Directed by Michael Haneke

Starring Jean-Louis Trintignant, Emmanuelle Riva and Isabelle Huppert
In UK cinemas from November 16, 2012

by Louise Mothersole

Amour is Michael Haneke’s most depressing and hopeless film to date.

The film begins with firemen unceremoniously crashing into an apartment, alerted by the pungent smell of death, and finding the body of an old woman grotesquely laid out in bed with flowers like a nimbus around her head. A moment later, the film’s title Amour appears on the screen. Combined with the horror and discomfort of seeing a shrunken corpse, the use of the word ‘Love’ seems incongruous.

The rest of the film painstakingly details the events of the months which led to the opening scene. A happily married elderly couple, Georges (Jean-Louis Trintignant) and Anne (Emmanuelle Riva) go about their daily routine until it is disrupted by Anne having a stroke over breakfast which leaves her paralysed down one side. So begins the slow decline of Anne’s health and Georges’ transition from husband to full-time carer.

It is heartbreaking to watch Anne’s distress as she loses, bit by bit, her independence, her dignity and herself. Georges’ gruff tenderness and unwavering devotion throughout is both touching and believable. Riva and Trintignant are brilliant – they both manage to artfully portray the distress of their characters’ horrible, yet sadly commonplace, downfall without crossing the fine line into over-dramatics.

Haneke’s direction is, likewise, subtle. He manages to incorporate symbolism and foreshadowing without disrupting the mundanity of the situation. Note the use of the kitchen tap and running water, the treatment of music throughout the film, Haneke’s ongoing experiment with the use of gaze, the pigeon who has a starring role in two scenes, and the timely sounds of street-traffic entering the apartment.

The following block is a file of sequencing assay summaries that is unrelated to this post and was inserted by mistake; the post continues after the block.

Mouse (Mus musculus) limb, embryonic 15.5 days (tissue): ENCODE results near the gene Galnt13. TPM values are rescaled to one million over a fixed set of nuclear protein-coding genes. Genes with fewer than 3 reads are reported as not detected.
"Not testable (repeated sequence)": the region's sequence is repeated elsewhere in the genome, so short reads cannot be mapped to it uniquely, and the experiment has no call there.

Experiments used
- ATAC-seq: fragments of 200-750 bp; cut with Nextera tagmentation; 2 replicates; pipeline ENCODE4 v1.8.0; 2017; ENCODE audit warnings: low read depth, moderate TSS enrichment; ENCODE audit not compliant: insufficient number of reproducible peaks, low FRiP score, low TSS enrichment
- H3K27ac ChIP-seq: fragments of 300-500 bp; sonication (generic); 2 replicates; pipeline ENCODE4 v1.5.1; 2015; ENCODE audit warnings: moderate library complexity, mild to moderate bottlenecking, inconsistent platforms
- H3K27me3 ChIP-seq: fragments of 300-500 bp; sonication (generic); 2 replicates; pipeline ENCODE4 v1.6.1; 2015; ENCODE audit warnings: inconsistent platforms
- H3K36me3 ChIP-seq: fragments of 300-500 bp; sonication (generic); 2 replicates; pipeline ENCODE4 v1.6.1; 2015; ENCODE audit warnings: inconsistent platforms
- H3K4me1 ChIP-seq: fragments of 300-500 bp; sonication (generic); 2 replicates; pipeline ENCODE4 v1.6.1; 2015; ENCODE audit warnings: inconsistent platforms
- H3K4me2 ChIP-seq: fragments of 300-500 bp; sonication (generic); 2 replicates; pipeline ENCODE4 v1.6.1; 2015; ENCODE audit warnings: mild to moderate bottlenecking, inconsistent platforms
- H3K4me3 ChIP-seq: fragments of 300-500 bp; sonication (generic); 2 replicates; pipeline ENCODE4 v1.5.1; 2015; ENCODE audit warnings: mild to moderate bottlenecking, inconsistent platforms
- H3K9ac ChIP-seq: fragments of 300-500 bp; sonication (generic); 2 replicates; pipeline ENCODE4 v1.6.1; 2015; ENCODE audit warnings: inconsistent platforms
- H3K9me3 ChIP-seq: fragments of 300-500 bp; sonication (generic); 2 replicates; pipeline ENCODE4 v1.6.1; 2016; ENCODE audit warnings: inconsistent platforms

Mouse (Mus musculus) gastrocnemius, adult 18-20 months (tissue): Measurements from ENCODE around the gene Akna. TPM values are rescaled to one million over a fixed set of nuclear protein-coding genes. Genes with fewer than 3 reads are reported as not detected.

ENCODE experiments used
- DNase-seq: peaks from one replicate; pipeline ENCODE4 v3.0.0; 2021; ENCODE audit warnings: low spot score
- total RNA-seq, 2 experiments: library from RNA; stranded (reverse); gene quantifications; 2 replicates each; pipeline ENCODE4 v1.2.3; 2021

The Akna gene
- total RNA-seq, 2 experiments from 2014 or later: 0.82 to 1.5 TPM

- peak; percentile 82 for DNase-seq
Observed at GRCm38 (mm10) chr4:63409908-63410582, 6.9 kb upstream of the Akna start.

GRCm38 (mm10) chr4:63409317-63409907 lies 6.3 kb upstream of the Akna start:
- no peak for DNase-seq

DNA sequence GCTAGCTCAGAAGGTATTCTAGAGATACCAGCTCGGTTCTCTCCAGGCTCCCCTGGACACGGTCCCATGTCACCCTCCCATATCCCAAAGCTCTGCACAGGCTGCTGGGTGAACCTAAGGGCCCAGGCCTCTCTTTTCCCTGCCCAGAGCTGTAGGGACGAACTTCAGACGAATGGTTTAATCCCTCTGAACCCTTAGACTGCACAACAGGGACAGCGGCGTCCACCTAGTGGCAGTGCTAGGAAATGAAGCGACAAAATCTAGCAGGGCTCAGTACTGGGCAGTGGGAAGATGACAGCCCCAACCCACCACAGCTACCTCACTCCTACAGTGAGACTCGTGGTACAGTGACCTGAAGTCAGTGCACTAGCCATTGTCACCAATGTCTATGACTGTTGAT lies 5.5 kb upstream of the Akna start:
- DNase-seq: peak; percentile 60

There is a brilliant line on the part of Georges which sums up largely what Haneke is exploring throughout the film: ‘Imagination and reality have little in common’. The meaning of that phrase shifts over time. To begin with, it is a slight on ‘schmalzy’ romance which cannot stand up in comparison with the reality of genuine love. By the end of the film, imagination is the only escape from the despair of reality as departures into Georges’ sentimental and glorified memories are introduced.

My favourite moments of the film were when reality shifts, usually in conjunction with the introduction of outside characters. As an audience member, I bought into the ‘normalcy’ and romance of the married couple’s everyday struggles with deteriorating health. The early moments when Georges is trying to shift Anne from one chair to another is made to look like a slow, awkward dance. When Georges is then exercising Anne’s limbs so they won’t atrophy, it is reminiscent of a dancer and dance trainer preparing for a performance. However, whenever a character from ‘outside’ this norm is introduced (the neighbours, a former piano student, and even their daughter – played artfully by Isabelle Huppert), the reality of the situation, as seen by others thuds heavily home. The neighbours treat Georges as a saint for bothering to attend so dutifully to his wife. Georges and Anne experience a good day when their former pupil comes to visit, but their moods are shattered when he refers to the meeting as a ‘beautiful and sad moment’. And the daughter looks upon their whole lifestyle with horror, dismay and bitter tears.

As well-executed, clever and beautiful as this film is, it is not remotely enjoyable. It is – purposefully – frustratingly slow-paced and filled with a sense of futility. There are only two moments of genuine light-heartedness in the film, and on both occasions it is when the couple are discussing funerals and death. Michael Haneke manipulates the audience into longing for the end as wholeheartedly as Anne.

If you think you can stomach putting yourself through a visceral mire of misery for two hours, I would definitely recommend Amour. I have only one criticism about the film; I felt that Haneke, having done so well throughout, gave in to cinematic convention in the penultimate scene. I don’t want to spoil it, but there was a sudden introduction of a new concept which, I felt, undermined the emotional pull of the rest of the film. However some may prefer to draw some hope from the same scene. I will leave that to you to decide.

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